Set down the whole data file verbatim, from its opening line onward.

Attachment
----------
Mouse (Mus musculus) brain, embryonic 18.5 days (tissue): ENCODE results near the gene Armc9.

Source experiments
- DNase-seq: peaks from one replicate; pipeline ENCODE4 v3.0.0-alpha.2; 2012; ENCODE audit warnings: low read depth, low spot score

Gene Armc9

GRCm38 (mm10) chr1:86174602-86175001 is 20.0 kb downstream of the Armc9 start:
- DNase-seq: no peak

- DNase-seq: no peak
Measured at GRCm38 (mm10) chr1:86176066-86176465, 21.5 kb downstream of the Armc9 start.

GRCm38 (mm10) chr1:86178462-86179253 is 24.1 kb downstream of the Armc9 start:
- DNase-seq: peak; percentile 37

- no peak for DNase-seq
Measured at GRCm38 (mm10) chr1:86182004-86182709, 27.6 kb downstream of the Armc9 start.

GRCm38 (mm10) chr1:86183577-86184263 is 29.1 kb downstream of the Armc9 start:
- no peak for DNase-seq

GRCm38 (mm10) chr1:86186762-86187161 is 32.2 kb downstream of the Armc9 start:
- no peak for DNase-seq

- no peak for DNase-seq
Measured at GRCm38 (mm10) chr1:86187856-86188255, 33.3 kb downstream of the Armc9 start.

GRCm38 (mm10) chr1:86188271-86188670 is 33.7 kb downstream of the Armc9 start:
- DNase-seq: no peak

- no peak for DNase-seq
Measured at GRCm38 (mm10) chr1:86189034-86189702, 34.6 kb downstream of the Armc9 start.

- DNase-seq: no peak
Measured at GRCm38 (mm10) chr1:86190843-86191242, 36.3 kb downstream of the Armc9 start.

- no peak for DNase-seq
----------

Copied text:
Mouse (Mus musculus) brain, embryonic 18.5 days (tissue): ENCODE results near the gene Armc9.

Source experiments
- DNase-seq: peaks from one replicate; pipeline ENCODE4 v3.0.0-alpha.2; 2012; ENCODE audit warnings: low read depth, low spot score

Gene Armc9

GRCm38 (mm10) chr1:86174602-86175001 is 20.0 kb downstream of the Armc9 start:
- DNase-seq: no peak

- DNase-seq: no peak
Measured at GRCm38 (mm10) chr1:86176066-86176465, 21.5 kb downstream of the Armc9 start.

GRCm38 (mm10) chr1:86178462-86179253 is 24.1 kb downstream of the Armc9 start:
- DNase-seq: peak; percentile 37

- no peak for DNase-seq
Measured at GRCm38 (mm10) chr1:86182004-86182709, 27.6 kb downstream of the Armc9 start.

GRCm38 (mm10) chr1:86183577-86184263 is 29.1 kb downstream of the Armc9 start:
- no peak for DNase-seq

GRCm38 (mm10) chr1:86186762-86187161 is 32.2 kb downstream of the Armc9 start:
- no peak for DNase-seq

- no peak for DNase-seq
Measured at GRCm38 (mm10) chr1:86187856-86188255, 33.3 kb downstream of the Armc9 start.

GRCm38 (mm10) chr1:86188271-86188670 is 33.7 kb downstream of the Armc9 start:
- DNase-seq: no peak

- no peak for DNase-seq
Measured at GRCm38 (mm10) chr1:86189034-86189702, 34.6 kb downstream of the Armc9 start.

- DNase-seq: no peak
Measured at GRCm38 (mm10) chr1:86190843-86191242, 36.3 kb downstream of the Armc9 start.

- no peak for DNase-seq